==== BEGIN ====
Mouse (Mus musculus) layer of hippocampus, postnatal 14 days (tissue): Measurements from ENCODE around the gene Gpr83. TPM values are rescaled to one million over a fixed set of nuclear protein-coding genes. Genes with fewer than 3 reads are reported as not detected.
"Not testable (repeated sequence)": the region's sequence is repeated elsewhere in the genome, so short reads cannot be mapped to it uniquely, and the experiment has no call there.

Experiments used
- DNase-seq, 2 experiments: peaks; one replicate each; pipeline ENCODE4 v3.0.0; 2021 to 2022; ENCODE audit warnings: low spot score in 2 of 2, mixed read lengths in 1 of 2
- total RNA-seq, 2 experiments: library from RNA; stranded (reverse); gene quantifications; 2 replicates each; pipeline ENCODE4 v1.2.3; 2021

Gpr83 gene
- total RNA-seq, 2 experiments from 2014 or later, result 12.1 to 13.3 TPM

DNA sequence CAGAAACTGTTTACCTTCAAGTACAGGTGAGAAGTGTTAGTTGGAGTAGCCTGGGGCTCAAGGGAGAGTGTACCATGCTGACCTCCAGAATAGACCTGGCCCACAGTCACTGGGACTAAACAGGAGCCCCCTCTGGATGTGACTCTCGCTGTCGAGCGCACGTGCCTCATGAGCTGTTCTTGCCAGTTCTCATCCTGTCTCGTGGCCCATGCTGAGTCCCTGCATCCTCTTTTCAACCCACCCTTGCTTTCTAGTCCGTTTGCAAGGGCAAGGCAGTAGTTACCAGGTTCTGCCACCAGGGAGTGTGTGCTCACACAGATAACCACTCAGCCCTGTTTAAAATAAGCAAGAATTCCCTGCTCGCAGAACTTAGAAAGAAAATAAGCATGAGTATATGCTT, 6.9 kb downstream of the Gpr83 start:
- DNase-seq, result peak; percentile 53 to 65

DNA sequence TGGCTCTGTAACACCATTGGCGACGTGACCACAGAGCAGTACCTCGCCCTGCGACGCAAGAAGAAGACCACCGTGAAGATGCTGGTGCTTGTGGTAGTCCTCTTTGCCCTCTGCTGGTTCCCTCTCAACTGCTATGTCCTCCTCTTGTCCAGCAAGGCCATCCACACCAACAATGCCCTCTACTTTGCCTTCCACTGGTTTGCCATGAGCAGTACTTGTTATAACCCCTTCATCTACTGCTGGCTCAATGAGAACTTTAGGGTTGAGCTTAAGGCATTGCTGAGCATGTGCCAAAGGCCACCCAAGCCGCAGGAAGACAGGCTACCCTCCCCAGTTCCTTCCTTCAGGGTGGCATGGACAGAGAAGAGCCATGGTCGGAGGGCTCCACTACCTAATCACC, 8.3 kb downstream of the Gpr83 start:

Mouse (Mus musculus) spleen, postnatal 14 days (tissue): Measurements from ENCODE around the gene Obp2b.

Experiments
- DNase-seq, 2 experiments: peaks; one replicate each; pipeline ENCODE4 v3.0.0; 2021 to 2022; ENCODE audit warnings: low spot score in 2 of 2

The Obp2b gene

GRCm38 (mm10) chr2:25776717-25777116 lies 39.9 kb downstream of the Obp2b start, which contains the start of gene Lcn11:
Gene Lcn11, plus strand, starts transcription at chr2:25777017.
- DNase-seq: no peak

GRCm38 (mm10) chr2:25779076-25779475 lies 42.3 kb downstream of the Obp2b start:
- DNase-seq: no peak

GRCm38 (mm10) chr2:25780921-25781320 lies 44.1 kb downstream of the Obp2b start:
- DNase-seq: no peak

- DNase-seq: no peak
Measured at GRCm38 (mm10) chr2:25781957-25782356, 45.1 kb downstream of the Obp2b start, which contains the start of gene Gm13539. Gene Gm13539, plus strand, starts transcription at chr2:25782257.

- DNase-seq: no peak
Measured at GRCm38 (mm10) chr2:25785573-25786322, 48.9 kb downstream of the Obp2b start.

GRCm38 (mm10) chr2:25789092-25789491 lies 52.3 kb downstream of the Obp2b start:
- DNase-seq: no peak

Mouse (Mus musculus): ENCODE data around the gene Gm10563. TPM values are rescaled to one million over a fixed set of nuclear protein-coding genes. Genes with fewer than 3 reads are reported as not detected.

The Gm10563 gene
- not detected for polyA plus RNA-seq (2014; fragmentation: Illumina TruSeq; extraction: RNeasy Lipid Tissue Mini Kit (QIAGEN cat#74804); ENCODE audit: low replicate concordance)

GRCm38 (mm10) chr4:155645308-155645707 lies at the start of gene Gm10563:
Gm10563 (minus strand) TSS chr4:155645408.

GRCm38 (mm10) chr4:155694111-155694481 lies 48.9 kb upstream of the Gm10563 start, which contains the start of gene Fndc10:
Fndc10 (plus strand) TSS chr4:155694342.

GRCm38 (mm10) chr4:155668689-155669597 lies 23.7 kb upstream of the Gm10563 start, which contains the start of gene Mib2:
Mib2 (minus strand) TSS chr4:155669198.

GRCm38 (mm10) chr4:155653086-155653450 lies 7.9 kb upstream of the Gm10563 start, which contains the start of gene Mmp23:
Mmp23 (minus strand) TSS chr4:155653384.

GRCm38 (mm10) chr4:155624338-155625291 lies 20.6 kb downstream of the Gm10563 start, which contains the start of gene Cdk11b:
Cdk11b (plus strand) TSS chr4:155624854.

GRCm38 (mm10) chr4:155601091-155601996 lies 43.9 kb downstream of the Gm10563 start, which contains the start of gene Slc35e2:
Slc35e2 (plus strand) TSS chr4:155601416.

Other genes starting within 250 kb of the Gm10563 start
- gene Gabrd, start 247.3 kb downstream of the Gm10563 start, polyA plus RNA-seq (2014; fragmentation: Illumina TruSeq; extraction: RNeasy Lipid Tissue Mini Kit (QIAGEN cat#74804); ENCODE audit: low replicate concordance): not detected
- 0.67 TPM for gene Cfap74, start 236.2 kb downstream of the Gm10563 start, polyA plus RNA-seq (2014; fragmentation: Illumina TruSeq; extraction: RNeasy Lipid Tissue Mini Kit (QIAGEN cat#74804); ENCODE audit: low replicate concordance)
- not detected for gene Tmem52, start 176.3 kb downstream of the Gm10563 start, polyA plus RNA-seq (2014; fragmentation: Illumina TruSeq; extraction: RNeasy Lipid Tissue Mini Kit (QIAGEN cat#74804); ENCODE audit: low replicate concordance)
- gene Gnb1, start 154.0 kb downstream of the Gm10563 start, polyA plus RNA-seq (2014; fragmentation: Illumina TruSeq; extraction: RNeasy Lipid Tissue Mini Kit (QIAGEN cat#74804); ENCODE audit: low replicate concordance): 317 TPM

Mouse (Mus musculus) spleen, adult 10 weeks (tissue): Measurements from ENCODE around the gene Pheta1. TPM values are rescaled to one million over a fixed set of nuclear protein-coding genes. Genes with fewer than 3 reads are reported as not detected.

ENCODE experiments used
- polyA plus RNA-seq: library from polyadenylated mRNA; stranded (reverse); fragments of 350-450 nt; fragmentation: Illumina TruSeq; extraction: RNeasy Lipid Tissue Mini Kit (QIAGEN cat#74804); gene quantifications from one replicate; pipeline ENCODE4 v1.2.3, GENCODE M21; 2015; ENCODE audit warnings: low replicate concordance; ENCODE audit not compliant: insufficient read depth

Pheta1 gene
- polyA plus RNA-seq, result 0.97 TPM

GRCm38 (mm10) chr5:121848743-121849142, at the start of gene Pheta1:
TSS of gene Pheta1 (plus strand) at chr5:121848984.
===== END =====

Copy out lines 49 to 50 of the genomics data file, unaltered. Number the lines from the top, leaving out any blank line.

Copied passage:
ENCODE experiments used
- polyA plus RNA-seq: library from polyadenylated mRNA; stranded (reverse); fragments of 350-450 nt; fragmentation: Illumina TruSeq; extraction: RNeasy Lipid Tissue Mini Kit (QIAGEN cat#74804); gene quantifications from one replicate; pipeline ENCODE4 v1.2.3, GENCODE M21; 2015; ENCODE audit warnings: low replicate concordance; ENCODE audit not compliant: insufficient read depth